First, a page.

5-Year Impact Factor: 0.9
Volume 34, 12 Issues, 2024
  Letter to the Editor     July 2024  

Enhancing Postgraduate Medical Education: Upscaling and Recognition of Pakistan’s Training

By Asim Jamal Shaikh, Ikram Burney


  1. Department of Medical Oncology, Sultan Qaboos Comprehensive Cancer Care and Research Centre, Muscat, Oman
doi: 10.29271/jcpsp.2024.07.860

Dear Editor,

We write to propose ways to enhance the recognition of Pakistani physicians and surgeons working abroad, especially in the Middle East.

Doctors obtaining their basic medical qualifications and training from Pakistan makeup a sizeable proportion of the physician workforce in almost every corner of the world. Approximately 15,000 physicians from Pakistan work in the United States. In the United Kingdom, Pakistani physicians form the second most common non-UK national physician population (3.3%).1 Middle Eastern countries rely heavily on expatriate doctors from Pakistan to meet their healthcare demands.2 Pakistani physicians are highly sought-after and have achieved significant career growth, especially in North America and the UK. Most Pakistani physicians working in North America and the UK in leading positions obtained their postgraduate certification and training in those countries. A smaller number, who received their postgraduate certification and training in Pakistan, were also able to achieve leading positions in these countries.

However, situation is somewhat different in the Middle East and African countries. Although, there is a significant presence of Pakistani physicians, the vast majority work at the junior or middle level with little chance to progress. Of those few who hold senior and leading positions, the vast majority obtained their postgraduate certification and training in North America and the UK.

The College of Physicians and Surgeons of Pakistan (CPSP) is the only body in the country offering postgraduate speciality and sub-speciality training in a range of disciplines through training at accredited institutes. Over the years, the CPSP has built commendable specialised indigenous training programs by formulating a criterion of skill sets and the core curriculum for each speciality and sub speciality. However, despite the high demand for sub speciality consultants in Middle Eastern and African countries, qualifications obtained from the CPSP do not automatically qualify physicians to work as consultants in most institutions and countries. The reason for this dichotomy remains speculative. Whether training methods and processes in Pakistan need a review or whether it is a question of recognition by the institutes abroad. Having worked in Middle Eastern and African countries for almost two decades and having had the chance to discuss and interact with different stakeholders, including the junior physicians, we suggest that both the training in Pakistan and recognition of the training and qualification abroad need to be addressed.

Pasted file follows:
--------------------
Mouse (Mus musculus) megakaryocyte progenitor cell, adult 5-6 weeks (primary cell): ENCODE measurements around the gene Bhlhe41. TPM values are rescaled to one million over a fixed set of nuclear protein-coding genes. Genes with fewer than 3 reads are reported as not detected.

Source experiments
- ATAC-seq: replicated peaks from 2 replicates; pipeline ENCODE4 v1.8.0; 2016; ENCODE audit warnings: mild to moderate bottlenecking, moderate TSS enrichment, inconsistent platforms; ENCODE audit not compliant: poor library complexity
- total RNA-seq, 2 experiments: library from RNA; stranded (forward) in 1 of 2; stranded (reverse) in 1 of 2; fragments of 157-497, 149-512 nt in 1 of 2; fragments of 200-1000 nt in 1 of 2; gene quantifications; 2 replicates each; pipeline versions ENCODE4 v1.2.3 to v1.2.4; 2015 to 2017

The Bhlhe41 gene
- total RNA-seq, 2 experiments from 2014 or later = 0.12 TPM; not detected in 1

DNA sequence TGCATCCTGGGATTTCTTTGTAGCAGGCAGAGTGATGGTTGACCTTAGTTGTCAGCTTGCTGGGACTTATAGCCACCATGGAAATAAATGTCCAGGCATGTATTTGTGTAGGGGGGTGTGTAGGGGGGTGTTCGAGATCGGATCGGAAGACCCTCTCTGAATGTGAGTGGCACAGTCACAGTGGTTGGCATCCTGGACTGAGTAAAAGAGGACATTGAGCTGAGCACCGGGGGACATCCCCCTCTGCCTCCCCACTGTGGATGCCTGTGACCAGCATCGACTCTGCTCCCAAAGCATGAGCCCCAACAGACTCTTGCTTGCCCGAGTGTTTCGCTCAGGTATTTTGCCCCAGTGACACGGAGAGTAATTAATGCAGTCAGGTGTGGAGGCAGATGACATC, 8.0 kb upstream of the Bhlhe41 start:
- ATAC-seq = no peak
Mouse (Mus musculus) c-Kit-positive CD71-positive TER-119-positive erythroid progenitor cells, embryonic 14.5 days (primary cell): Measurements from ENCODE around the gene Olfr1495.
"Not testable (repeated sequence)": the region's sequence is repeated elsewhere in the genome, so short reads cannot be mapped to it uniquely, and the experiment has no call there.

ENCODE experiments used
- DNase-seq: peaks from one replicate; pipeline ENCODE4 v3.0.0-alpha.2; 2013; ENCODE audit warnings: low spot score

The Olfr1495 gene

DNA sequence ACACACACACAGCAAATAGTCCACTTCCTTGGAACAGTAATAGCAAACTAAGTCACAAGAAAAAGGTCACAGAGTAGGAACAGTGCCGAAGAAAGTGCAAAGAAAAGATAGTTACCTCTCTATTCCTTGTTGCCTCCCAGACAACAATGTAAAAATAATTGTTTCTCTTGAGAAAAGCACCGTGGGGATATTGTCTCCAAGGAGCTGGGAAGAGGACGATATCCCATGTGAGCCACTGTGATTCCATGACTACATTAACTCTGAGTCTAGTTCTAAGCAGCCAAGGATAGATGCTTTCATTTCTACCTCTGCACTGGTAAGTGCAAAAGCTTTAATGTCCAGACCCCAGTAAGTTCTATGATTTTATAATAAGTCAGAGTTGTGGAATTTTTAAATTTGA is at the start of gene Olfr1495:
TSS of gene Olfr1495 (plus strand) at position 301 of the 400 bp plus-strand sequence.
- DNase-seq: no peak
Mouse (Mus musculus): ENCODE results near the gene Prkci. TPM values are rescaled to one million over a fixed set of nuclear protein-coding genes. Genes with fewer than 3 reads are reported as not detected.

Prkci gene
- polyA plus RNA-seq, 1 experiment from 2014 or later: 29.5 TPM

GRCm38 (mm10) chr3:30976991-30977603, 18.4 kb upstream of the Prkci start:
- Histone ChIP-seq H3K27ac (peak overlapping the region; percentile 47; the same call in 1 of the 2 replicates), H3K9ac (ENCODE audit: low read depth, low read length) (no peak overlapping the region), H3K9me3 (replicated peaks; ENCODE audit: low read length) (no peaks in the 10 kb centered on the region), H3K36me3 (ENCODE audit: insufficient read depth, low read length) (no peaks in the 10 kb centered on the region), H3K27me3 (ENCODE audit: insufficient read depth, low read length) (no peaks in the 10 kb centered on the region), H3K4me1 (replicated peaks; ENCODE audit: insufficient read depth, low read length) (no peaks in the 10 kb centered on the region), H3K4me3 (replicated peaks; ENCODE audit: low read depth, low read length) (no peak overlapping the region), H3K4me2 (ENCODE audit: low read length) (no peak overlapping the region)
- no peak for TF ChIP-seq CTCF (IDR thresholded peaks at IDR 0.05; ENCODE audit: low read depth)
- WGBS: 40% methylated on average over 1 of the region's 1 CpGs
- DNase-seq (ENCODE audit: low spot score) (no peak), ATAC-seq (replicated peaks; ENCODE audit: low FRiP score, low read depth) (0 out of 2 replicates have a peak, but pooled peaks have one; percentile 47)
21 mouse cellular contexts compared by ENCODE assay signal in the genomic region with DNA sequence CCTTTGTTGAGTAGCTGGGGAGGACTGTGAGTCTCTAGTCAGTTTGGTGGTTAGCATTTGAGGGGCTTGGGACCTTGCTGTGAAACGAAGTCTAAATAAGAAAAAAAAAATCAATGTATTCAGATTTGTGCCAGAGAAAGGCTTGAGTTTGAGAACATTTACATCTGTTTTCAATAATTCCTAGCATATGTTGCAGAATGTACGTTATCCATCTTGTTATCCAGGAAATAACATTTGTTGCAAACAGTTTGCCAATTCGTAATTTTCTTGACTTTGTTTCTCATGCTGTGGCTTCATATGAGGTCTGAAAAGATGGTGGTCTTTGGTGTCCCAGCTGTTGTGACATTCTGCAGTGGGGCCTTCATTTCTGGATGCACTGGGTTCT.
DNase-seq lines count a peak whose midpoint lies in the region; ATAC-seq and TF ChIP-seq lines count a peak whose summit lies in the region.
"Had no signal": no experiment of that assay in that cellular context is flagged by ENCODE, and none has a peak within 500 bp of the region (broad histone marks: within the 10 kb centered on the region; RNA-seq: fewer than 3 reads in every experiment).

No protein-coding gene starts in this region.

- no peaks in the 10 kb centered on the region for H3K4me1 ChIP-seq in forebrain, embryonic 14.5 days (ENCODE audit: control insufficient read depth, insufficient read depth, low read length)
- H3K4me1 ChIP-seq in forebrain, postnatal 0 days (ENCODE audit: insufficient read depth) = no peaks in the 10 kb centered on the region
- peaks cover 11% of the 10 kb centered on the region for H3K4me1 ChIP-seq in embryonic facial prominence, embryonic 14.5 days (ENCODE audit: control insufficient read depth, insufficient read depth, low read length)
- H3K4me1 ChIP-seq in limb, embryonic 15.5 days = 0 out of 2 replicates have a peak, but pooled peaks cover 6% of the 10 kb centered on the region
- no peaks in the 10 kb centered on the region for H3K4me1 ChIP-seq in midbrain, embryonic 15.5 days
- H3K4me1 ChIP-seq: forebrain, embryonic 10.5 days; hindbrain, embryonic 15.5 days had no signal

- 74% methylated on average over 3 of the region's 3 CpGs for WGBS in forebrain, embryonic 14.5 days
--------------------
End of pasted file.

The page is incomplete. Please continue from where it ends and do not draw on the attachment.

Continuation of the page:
In this context, we suggest a multi-pronged approach. As a first step, the scope of our curricula may need to be reviewed, revised, and enhanced.3 More emphasis needs to be put on emerging concepts in global health, such as community health, prevention, screening and early detection, survivorship, quality management, patient safety, bioethics, legal and regulatory issues, palliative care, and holistic care.4 Emphasis on attributes such as communication skills and linguistic needs, collaboration, critical thinking, managerial skills, life-long learning, and professionalism need to be highlighted. Inclusion of the modern models of management of health systems, such as pharmaco-economics, pharmacogenomics, and training in telemedicine, artificial intelligence, and robotics should be considered.5 The quality of supervised research during training may need to be revisited to establish external peer review criteria and publication of papers in the journals with high impact factors. Methods of assessing acquired knowledge, skills, and targeted competencies should be aligned with internationally accepted standards, objectively weighed for each component, and made continuous rather than a single instance.

Table  I:   Summary   of   suggested   recommendations.


Curricula revision